Datuk Seri Mustapa Mohamed (File pic)
KUALA LUMPUR, Aug 15 (Bernama) -- Active engagement with participating countries of China’s Belt and Road Initiative (BRI) is needed to ensure the infrastructure being developed is in line with the affordability of the respective countries.
Former Minister of International Trade and Industry Datuk Seri Mustapa Mohamed said mega-infrastructure undertakings like BRI were not without risks, as in recent years there have been some concerns expressed on debt sustainability.
He said this in turn would also have implications on economic growth and sovereignty.
“Some of these concerns are being addressed in Malaysia and going forward, it is important to ensure that infrastructure development, investments and trade are mutually beneficial.
“These concerns and challenges notwithstanding, the BRI, if executed correctly, will help link remote Asia with the wider global supply chain,” he said in his keynote address at the “New Inclusive Asia Dialogue”, organised by non-governmental think tank, Centre For New Inclusive Asia (CNIA) here today.
The two-day dialogue, attended by scholars, government officials and corporate leaders from 11 countries is aimed at sharing insights on connectivity for inclusive growth in Asia.
Mooted by Chinese President Xi Jinping, the BRI aims to revive the ancient Silk Road trade route linking Asia and other parts of the world through roads, rail, airports, pipelines and other means.
Meanwhile, Mustapa who is also CNIA’s Chairman of International Advisors said Asia had remained a continent with socio-economic and cultural divides, and to overcome these, it is important to promote integration in the region.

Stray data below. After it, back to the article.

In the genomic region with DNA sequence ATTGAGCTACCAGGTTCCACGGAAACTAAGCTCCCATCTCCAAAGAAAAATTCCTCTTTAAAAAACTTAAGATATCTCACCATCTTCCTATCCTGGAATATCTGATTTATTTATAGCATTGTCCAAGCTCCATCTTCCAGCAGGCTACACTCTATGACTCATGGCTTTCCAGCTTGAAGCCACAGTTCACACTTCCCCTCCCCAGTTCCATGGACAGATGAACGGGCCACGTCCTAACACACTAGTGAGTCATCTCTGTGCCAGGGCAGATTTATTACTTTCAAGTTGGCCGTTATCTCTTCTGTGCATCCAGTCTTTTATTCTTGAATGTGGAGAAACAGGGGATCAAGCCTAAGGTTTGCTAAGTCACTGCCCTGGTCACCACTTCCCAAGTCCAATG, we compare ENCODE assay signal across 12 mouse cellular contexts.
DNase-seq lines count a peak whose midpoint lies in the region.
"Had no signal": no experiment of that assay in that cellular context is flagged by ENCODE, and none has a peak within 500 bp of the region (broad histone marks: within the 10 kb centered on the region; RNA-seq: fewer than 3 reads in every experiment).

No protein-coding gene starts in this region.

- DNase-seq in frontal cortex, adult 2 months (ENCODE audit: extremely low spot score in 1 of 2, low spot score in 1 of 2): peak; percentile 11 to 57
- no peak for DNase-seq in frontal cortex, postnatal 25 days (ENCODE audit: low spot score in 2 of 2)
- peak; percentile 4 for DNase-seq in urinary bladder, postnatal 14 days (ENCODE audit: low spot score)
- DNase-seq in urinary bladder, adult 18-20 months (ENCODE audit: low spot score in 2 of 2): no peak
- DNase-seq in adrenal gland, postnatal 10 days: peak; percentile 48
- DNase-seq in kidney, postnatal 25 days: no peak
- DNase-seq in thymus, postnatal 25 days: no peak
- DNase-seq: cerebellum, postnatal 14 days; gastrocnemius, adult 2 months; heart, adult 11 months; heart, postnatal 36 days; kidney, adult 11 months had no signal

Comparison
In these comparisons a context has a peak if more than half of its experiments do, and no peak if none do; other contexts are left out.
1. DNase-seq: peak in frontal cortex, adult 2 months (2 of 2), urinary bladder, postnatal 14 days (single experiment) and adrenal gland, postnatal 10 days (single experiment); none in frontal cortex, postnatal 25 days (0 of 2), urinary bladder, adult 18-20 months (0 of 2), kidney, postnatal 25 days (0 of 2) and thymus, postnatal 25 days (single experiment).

He said connectivity in terms of physical, digital, and people to people connectivity, is needed to facilitate the integration.
“Aside from being catalysts for economic growth, physical infrastructure, such as highways, railways, airports and seaports, are also conduits for regional integration,” he added.
Mustapa also pointed to how the digital technology driven by Chinese high-tech giants such as Huawei, ZTE, and Alibaba, is generating a new wave of synergy in drawing regional economies together.
Huawei's leadership in rolling out 5G technology, for instance, will not only connect machines and devices but also people, with the potential to revolutionalise lives, he said.
Alibaba's smart city system,, for example, is already undergoing a trial run at Hangzhou (China), and maybe later in Kuala Lumpur, where it is expected to improve urban living through artificial intelligence (AI) driven traffic and transportation control and management.
Mustapa concluded his speech by expressing hope that China and other major powers would play a constructive role in promoting development that is truly inclusive, and one that brings about sustained peace and stability.